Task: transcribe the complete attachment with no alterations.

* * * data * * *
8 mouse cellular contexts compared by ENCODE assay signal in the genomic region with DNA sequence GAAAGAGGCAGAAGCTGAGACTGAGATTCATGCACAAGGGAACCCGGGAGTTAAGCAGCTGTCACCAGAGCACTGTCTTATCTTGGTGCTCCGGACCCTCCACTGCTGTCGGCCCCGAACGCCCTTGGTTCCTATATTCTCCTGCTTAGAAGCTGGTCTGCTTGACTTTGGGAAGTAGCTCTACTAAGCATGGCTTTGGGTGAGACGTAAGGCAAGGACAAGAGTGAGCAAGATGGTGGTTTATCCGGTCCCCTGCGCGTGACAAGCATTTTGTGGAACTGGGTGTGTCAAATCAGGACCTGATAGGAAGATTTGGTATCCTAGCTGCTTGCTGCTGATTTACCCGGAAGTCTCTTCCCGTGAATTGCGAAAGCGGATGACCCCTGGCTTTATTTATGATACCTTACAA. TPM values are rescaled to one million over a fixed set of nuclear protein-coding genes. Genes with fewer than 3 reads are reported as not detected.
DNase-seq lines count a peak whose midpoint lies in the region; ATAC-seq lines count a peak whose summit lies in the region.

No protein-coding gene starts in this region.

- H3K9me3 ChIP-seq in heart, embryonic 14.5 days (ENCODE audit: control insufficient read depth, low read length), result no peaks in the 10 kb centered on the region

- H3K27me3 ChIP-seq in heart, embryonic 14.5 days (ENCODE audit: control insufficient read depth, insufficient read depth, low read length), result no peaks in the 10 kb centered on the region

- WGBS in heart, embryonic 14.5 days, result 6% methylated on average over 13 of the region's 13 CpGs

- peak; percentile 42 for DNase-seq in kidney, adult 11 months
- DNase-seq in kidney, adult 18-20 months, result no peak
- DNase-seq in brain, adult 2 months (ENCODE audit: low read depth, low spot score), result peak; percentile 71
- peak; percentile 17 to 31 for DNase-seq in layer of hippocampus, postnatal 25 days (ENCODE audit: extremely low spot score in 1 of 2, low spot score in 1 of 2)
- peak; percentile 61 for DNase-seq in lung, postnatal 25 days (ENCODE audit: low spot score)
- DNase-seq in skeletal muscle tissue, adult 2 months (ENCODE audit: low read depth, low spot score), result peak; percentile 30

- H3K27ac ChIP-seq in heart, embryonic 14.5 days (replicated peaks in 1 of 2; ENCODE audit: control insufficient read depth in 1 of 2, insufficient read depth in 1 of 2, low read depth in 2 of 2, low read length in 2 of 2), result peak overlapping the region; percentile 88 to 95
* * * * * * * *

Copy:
8 mouse cellular contexts compared by ENCODE assay signal in the genomic region with DNA sequence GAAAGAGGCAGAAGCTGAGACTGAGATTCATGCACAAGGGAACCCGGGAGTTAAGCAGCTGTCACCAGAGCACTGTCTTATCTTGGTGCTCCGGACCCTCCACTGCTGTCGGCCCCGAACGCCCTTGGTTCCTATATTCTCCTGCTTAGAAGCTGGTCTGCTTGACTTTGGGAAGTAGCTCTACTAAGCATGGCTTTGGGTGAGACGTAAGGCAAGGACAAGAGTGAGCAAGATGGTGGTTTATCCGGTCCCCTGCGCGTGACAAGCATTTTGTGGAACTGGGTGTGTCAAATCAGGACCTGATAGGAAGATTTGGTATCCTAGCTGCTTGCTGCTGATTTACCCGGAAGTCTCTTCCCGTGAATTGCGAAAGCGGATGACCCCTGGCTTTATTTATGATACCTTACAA. TPM values are rescaled to one million over a fixed set of nuclear protein-coding genes. Genes with fewer than 3 reads are reported as not detected.
DNase-seq lines count a peak whose midpoint lies in the region; ATAC-seq lines count a peak whose summit lies in the region.

No protein-coding gene starts in this region.

- H3K9me3 ChIP-seq in heart, embryonic 14.5 days (ENCODE audit: control insufficient read depth, low read length), result no peaks in the 10 kb centered on the region

- H3K27me3 ChIP-seq in heart, embryonic 14.5 days (ENCODE audit: control insufficient read depth, insufficient read depth, low read length), result no peaks in the 10 kb centered on the region

- WGBS in heart, embryonic 14.5 days, result 6% methylated on average over 13 of the region's 13 CpGs

- peak; percentile 42 for DNase-seq in kidney, adult 11 months
- DNase-seq in kidney, adult 18-20 months, result no peak
- DNase-seq in brain, adult 2 months (ENCODE audit: low read depth, low spot score), result peak; percentile 71
- peak; percentile 17 to 31 for DNase-seq in layer of hippocampus, postnatal 25 days (ENCODE audit: extremely low spot score in 1 of 2, low spot score in 1 of 2)
- peak; percentile 61 for DNase-seq in lung, postnatal 25 days (ENCODE audit: low spot score)
- DNase-seq in skeletal muscle tissue, adult 2 months (ENCODE audit: low read depth, low spot score), result peak; percentile 30

- H3K27ac ChIP-seq in heart, embryonic 14.5 days (replicated peaks in 1 of 2; ENCODE audit: control insufficient read depth in 1 of 2, insufficient read depth in 1 of 2, low read depth in 2 of 2, low read length in 2 of 2), result peak overlapping the region; percentile 88 to 95